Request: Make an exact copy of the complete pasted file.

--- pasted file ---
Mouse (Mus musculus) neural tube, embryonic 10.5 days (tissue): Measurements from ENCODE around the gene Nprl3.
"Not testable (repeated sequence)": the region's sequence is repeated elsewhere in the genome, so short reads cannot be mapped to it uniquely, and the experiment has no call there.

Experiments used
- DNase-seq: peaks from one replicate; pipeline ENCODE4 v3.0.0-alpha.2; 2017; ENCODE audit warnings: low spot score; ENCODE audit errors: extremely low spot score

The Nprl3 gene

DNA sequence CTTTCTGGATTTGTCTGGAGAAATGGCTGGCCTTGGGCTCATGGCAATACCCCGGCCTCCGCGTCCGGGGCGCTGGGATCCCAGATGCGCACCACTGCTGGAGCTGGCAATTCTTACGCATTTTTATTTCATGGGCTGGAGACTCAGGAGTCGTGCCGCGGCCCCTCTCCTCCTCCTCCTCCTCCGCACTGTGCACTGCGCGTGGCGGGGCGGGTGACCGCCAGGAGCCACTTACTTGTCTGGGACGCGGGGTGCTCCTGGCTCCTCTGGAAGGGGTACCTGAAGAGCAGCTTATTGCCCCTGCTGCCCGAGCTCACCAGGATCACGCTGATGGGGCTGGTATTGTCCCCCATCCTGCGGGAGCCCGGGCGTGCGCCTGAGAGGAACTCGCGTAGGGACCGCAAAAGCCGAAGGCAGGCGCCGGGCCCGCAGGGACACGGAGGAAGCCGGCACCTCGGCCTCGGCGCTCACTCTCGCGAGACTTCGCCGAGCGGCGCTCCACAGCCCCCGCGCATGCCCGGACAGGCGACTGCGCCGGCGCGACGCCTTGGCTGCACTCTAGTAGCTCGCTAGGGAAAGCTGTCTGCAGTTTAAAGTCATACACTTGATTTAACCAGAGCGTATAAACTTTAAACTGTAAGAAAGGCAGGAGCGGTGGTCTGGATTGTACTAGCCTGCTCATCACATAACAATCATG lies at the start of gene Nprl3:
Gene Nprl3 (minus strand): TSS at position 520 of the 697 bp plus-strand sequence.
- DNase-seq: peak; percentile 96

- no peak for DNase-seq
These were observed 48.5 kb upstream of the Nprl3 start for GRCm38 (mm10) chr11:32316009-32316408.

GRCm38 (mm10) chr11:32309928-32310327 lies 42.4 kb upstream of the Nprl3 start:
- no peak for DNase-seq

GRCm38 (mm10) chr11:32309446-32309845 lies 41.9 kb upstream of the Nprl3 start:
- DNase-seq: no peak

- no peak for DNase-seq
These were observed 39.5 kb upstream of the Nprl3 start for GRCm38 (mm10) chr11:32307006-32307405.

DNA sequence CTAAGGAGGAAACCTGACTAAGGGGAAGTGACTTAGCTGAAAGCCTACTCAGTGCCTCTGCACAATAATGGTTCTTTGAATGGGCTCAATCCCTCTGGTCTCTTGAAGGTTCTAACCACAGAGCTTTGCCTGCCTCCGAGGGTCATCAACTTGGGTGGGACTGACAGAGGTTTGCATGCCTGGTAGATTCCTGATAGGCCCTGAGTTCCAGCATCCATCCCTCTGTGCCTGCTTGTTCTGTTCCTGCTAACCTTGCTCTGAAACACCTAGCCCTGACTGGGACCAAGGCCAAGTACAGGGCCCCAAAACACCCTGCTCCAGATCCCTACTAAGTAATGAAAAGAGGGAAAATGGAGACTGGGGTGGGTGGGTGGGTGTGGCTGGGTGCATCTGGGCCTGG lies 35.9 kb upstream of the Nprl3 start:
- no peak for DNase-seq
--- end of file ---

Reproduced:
Mouse (Mus musculus) neural tube, embryonic 10.5 days (tissue): Measurements from ENCODE around the gene Nprl3.
"Not testable (repeated sequence)": the region's sequence is repeated elsewhere in the genome, so short reads cannot be mapped to it uniquely, and the experiment has no call there.

Experiments used
- DNase-seq: peaks from one replicate; pipeline ENCODE4 v3.0.0-alpha.2; 2017; ENCODE audit warnings: low spot score; ENCODE audit errors: extremely low spot score

The Nprl3 gene

DNA sequence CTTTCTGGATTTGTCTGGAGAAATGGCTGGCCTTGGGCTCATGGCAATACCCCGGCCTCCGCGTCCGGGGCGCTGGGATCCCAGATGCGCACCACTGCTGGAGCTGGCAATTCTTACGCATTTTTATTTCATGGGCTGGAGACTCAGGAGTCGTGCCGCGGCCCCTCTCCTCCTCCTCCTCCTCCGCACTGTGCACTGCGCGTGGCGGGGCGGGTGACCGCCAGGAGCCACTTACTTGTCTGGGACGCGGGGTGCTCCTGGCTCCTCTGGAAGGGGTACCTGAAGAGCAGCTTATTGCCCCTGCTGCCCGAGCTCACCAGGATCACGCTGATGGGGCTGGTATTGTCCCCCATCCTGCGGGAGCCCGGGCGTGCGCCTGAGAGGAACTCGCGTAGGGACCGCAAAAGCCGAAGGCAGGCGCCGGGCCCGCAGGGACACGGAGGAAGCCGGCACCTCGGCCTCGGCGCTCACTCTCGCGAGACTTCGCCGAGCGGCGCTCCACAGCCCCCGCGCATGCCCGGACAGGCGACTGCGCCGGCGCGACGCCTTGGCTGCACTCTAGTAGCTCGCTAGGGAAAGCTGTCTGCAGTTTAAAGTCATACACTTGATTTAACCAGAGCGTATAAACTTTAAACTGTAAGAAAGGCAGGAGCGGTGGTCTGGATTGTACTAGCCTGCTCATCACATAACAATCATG lies at the start of gene Nprl3:
Gene Nprl3 (minus strand): TSS at position 520 of the 697 bp plus-strand sequence.
- DNase-seq: peak; percentile 96

- no peak for DNase-seq
These were observed 48.5 kb upstream of the Nprl3 start for GRCm38 (mm10) chr11:32316009-32316408.

GRCm38 (mm10) chr11:32309928-32310327 lies 42.4 kb upstream of the Nprl3 start:
- no peak for DNase-seq

GRCm38 (mm10) chr11:32309446-32309845 lies 41.9 kb upstream of the Nprl3 start:
- DNase-seq: no peak

- no peak for DNase-seq
These were observed 39.5 kb upstream of the Nprl3 start for GRCm38 (mm10) chr11:32307006-32307405.

DNA sequence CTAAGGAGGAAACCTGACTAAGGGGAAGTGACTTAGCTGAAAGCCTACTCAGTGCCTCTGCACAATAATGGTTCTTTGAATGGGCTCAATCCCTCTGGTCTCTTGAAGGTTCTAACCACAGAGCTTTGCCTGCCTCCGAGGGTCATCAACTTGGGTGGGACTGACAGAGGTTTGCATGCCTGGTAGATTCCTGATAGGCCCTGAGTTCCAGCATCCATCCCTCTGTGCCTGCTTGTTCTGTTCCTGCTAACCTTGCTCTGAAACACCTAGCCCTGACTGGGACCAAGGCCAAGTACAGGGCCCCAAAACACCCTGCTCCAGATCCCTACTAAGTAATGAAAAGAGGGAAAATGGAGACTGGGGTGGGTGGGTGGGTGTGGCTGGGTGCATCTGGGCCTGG lies 35.9 kb upstream of the Nprl3 start:
- no peak for DNase-seq